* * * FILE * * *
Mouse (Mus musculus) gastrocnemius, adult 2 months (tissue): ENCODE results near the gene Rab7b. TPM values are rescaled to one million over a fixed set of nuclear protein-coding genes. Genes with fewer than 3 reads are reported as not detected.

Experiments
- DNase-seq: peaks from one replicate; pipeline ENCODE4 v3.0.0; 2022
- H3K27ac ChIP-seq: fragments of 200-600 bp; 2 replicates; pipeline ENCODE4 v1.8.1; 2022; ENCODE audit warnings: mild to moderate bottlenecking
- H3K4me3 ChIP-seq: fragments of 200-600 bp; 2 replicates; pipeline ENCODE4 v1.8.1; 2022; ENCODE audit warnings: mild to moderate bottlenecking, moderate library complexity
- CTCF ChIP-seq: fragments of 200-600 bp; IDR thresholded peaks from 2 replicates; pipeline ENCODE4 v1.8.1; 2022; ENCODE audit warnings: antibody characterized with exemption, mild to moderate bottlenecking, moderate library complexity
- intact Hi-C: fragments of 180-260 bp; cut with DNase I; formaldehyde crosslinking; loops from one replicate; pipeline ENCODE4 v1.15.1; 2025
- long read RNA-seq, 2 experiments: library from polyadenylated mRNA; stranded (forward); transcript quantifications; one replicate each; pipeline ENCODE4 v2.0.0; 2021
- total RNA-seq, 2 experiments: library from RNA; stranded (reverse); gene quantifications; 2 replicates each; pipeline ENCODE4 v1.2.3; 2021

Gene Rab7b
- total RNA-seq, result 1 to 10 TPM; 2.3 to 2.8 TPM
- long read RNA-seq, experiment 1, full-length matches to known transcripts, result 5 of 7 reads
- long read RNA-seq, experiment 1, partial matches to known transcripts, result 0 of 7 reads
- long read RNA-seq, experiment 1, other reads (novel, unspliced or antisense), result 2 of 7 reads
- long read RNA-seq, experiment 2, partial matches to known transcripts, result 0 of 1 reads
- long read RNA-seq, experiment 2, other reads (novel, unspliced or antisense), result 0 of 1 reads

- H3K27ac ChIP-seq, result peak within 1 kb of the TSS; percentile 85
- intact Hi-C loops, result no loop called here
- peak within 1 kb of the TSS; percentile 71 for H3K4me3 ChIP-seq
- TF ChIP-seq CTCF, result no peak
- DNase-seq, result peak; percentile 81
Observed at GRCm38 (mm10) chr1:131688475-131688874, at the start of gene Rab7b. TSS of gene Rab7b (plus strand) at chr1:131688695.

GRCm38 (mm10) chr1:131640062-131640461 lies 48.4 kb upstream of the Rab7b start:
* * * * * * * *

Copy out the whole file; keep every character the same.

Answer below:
Mouse (Mus musculus) gastrocnemius, adult 2 months (tissue): ENCODE results near the gene Rab7b. TPM values are rescaled to one million over a fixed set of nuclear protein-coding genes. Genes with fewer than 3 reads are reported as not detected.

Experiments
- DNase-seq: peaks from one replicate; pipeline ENCODE4 v3.0.0; 2022
- H3K27ac ChIP-seq: fragments of 200-600 bp; 2 replicates; pipeline ENCODE4 v1.8.1; 2022; ENCODE audit warnings: mild to moderate bottlenecking
- H3K4me3 ChIP-seq: fragments of 200-600 bp; 2 replicates; pipeline ENCODE4 v1.8.1; 2022; ENCODE audit warnings: mild to moderate bottlenecking, moderate library complexity
- CTCF ChIP-seq: fragments of 200-600 bp; IDR thresholded peaks from 2 replicates; pipeline ENCODE4 v1.8.1; 2022; ENCODE audit warnings: antibody characterized with exemption, mild to moderate bottlenecking, moderate library complexity
- intact Hi-C: fragments of 180-260 bp; cut with DNase I; formaldehyde crosslinking; loops from one replicate; pipeline ENCODE4 v1.15.1; 2025
- long read RNA-seq, 2 experiments: library from polyadenylated mRNA; stranded (forward); transcript quantifications; one replicate each; pipeline ENCODE4 v2.0.0; 2021
- total RNA-seq, 2 experiments: library from RNA; stranded (reverse); gene quantifications; 2 replicates each; pipeline ENCODE4 v1.2.3; 2021

Gene Rab7b
- total RNA-seq, result 1 to 10 TPM; 2.3 to 2.8 TPM
- long read RNA-seq, experiment 1, full-length matches to known transcripts, result 5 of 7 reads
- long read RNA-seq, experiment 1, partial matches to known transcripts, result 0 of 7 reads
- long read RNA-seq, experiment 1, other reads (novel, unspliced or antisense), result 2 of 7 reads
- long read RNA-seq, experiment 2, partial matches to known transcripts, result 0 of 1 reads
- long read RNA-seq, experiment 2, other reads (novel, unspliced or antisense), result 0 of 1 reads

- H3K27ac ChIP-seq, result peak within 1 kb of the TSS; percentile 85
- intact Hi-C loops, result no loop called here
- peak within 1 kb of the TSS; percentile 71 for H3K4me3 ChIP-seq
- TF ChIP-seq CTCF, result no peak
- DNase-seq, result peak; percentile 81
Observed at GRCm38 (mm10) chr1:131688475-131688874, at the start of gene Rab7b. TSS of gene Rab7b (plus strand) at chr1:131688695.

GRCm38 (mm10) chr1:131640062-131640461 lies 48.4 kb upstream of the Rab7b start: